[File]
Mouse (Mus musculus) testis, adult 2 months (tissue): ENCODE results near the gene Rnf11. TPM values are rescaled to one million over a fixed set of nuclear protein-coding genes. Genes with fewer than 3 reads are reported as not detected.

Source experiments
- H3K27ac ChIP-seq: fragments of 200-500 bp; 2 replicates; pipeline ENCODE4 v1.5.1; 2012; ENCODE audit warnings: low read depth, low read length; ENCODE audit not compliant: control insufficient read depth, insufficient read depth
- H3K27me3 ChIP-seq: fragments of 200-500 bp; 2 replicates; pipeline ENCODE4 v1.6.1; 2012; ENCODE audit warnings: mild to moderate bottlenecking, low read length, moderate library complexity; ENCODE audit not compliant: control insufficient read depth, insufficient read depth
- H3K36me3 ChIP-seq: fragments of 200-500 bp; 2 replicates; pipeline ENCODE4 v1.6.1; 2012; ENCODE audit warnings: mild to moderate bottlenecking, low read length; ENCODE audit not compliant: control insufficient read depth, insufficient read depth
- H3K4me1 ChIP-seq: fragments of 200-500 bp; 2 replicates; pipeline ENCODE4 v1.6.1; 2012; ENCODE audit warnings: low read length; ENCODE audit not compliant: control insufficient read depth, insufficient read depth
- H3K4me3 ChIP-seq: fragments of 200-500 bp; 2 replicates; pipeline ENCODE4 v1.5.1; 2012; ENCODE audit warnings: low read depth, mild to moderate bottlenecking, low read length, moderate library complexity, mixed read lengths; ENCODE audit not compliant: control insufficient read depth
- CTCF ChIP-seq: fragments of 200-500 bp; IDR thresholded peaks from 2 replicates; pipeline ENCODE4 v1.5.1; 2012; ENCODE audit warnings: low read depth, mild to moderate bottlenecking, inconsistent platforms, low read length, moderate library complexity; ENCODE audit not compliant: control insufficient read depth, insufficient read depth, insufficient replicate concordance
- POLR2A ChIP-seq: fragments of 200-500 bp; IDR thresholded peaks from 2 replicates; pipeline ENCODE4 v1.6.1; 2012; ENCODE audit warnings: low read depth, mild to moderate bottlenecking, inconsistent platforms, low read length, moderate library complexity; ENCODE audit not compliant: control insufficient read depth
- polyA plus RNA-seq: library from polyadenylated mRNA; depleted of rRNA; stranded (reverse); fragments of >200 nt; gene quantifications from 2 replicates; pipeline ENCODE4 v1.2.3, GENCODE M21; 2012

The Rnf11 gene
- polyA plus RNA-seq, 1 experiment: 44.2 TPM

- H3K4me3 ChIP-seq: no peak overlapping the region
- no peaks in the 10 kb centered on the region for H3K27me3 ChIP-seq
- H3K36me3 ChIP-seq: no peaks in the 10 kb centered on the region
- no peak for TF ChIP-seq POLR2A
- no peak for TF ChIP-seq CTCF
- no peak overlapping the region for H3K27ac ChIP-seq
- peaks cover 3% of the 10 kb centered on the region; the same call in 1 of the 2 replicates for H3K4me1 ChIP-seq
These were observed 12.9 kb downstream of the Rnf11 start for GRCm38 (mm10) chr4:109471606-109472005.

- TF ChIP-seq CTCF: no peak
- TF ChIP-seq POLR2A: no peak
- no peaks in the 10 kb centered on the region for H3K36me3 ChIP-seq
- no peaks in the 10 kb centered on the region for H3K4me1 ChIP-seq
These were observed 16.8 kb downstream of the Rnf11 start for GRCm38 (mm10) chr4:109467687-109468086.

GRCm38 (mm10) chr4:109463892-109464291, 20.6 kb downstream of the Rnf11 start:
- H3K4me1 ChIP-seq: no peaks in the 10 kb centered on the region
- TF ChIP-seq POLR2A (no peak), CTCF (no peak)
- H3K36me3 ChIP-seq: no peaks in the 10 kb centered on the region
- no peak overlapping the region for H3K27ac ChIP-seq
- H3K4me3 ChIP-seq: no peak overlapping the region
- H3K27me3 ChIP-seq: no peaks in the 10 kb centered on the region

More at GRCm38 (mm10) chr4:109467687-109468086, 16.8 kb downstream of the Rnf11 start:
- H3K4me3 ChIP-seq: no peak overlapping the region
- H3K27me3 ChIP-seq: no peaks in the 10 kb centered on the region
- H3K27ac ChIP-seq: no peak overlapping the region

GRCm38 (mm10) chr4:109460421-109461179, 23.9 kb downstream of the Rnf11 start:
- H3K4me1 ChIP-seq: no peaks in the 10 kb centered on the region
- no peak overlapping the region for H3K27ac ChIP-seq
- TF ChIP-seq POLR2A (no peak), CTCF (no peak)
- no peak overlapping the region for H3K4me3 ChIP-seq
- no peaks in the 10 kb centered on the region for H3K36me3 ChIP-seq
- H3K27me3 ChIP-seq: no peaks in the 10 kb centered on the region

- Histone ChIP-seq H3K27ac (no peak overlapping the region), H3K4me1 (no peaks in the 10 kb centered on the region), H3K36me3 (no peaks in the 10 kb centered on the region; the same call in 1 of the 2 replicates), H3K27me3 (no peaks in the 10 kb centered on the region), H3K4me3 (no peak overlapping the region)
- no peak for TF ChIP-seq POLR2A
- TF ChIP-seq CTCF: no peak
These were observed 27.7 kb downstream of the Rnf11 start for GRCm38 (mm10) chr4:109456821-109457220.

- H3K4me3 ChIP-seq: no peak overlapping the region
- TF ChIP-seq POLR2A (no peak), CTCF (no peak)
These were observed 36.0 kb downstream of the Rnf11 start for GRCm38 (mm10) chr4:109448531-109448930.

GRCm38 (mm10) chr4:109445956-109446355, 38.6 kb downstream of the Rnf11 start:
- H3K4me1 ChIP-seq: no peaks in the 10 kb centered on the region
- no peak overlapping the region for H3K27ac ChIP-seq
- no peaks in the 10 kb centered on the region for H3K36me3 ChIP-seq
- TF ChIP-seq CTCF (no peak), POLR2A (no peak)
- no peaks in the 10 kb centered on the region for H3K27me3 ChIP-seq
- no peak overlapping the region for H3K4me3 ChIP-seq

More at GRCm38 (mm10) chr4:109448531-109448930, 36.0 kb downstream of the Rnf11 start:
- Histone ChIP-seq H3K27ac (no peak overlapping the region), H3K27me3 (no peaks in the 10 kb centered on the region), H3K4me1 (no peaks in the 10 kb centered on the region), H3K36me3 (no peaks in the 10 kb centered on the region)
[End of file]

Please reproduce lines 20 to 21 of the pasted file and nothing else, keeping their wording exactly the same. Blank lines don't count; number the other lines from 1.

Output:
These were observed 12.9 kb downstream of the Rnf11 start for GRCm38 (mm10) chr4:109471606-109472005.

- TF ChIP-seq CTCF: no peak